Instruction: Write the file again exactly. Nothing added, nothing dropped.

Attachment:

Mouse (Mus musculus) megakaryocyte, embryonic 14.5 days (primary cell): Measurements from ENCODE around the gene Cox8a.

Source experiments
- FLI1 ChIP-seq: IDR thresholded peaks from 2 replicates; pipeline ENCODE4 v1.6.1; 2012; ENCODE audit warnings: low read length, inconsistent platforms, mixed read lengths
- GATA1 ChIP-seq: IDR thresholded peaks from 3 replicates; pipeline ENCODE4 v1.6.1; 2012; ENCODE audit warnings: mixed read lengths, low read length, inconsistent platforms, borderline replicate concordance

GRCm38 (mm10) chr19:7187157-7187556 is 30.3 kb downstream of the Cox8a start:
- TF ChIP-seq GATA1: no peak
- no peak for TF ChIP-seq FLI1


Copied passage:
Mouse (Mus musculus) megakaryocyte, embryonic 14.5 days (primary cell): Measurements from ENCODE around the gene Cox8a.

Source experiments
- FLI1 ChIP-seq: IDR thresholded peaks from 2 replicates; pipeline ENCODE4 v1.6.1; 2012; ENCODE audit warnings: low read length, inconsistent platforms, mixed read lengths
- GATA1 ChIP-seq: IDR thresholded peaks from 3 replicates; pipeline ENCODE4 v1.6.1; 2012; ENCODE audit warnings: mixed read lengths, low read length, inconsistent platforms, borderline replicate concordance

GRCm38 (mm10) chr19:7187157-7187556 is 30.3 kb downstream of the Cox8a start:
- TF ChIP-seq GATA1: no peak
- no peak for TF ChIP-seq FLI1